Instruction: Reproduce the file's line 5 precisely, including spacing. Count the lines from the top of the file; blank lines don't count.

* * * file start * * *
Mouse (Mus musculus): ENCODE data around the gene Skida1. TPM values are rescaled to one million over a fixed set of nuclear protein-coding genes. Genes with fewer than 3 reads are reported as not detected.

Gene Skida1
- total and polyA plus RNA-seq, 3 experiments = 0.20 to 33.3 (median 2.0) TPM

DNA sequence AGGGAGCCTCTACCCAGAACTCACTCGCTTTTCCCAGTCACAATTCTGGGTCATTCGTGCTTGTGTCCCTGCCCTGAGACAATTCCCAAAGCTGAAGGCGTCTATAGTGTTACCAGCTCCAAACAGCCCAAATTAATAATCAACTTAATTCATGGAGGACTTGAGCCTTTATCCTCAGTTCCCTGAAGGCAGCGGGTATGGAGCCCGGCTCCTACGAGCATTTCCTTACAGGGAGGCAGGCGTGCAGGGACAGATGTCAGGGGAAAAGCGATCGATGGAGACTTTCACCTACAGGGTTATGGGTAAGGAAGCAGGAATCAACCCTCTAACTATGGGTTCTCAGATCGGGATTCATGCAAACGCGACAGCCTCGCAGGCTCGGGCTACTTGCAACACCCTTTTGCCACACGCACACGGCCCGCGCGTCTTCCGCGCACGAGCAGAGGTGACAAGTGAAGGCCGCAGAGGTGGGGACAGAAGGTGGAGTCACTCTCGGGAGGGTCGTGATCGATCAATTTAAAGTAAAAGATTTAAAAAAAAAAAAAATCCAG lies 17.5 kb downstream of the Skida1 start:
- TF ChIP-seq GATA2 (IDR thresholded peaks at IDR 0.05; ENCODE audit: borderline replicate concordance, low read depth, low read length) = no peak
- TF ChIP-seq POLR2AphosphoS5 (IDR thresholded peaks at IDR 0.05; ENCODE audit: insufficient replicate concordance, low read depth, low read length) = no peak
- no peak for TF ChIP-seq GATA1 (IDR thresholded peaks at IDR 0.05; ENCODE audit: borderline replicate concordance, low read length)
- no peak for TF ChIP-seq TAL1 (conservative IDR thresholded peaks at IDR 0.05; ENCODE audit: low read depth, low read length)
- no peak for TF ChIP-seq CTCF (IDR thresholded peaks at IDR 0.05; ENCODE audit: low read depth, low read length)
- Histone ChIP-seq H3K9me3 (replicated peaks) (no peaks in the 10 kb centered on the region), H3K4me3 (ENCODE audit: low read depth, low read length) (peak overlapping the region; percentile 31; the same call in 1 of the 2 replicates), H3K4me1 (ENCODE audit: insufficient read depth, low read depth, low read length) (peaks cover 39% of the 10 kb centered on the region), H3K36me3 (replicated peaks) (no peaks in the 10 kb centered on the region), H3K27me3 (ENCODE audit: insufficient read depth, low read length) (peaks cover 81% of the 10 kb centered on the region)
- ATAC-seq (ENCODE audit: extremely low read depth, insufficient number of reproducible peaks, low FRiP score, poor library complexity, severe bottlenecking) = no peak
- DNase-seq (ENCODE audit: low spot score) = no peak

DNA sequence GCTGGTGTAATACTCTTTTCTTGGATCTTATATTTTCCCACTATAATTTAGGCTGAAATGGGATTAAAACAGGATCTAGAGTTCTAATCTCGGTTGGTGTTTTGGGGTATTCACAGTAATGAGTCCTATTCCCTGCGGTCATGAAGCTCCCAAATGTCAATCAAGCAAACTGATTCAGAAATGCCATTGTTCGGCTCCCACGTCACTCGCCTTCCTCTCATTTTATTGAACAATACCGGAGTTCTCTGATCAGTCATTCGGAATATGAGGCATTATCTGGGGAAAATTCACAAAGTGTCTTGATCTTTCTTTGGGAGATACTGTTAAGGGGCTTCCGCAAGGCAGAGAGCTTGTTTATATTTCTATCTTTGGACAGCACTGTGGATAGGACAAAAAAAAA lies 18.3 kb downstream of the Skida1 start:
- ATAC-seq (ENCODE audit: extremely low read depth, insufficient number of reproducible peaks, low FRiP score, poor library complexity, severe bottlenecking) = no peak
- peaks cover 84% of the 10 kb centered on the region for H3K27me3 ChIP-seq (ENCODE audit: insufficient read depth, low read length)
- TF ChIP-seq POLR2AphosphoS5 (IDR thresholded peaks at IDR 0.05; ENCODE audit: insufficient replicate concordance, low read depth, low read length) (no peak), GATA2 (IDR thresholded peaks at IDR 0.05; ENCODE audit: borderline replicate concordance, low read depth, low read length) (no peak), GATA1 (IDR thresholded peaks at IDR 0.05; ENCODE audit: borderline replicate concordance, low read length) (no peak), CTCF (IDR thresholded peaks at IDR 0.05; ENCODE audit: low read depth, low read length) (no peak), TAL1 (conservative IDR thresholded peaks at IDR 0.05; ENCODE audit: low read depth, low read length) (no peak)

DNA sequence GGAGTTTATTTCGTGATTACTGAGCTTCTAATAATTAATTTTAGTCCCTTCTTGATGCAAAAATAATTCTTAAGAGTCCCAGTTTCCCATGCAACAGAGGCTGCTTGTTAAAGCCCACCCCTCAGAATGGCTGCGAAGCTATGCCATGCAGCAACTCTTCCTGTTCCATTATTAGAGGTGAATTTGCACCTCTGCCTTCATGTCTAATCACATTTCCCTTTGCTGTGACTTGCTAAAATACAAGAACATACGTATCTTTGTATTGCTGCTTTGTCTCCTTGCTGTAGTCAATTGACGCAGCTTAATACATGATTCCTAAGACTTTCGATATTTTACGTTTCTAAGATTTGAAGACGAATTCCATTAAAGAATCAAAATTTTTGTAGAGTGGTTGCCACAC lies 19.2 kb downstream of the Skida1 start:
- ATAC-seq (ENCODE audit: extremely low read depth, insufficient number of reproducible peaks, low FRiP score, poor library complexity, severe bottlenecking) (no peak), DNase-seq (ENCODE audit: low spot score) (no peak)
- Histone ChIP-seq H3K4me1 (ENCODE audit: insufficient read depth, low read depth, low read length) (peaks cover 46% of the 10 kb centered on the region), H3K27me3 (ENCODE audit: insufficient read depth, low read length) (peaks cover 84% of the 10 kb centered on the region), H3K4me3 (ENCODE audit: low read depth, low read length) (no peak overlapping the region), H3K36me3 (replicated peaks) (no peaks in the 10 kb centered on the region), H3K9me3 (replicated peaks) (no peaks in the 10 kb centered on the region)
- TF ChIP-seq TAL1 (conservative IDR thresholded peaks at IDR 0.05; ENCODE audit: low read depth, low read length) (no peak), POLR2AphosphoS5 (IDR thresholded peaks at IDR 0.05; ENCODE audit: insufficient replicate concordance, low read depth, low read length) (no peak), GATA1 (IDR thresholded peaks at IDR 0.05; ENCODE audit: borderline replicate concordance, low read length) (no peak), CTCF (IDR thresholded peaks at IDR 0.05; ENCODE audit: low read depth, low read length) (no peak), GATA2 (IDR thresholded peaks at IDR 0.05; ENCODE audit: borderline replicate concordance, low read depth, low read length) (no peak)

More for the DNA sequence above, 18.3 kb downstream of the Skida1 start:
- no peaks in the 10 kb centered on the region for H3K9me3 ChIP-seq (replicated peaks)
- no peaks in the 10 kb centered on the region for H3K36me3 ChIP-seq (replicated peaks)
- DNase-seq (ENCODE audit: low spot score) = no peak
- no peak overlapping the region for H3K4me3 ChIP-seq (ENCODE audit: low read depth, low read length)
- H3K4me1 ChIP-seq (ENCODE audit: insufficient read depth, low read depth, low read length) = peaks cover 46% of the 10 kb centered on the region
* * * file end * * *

- TF ChIP-seq GATA2 (IDR thresholded peaks at IDR 0.05; ENCODE audit: borderline replicate concordance, low read depth, low read length) = no peak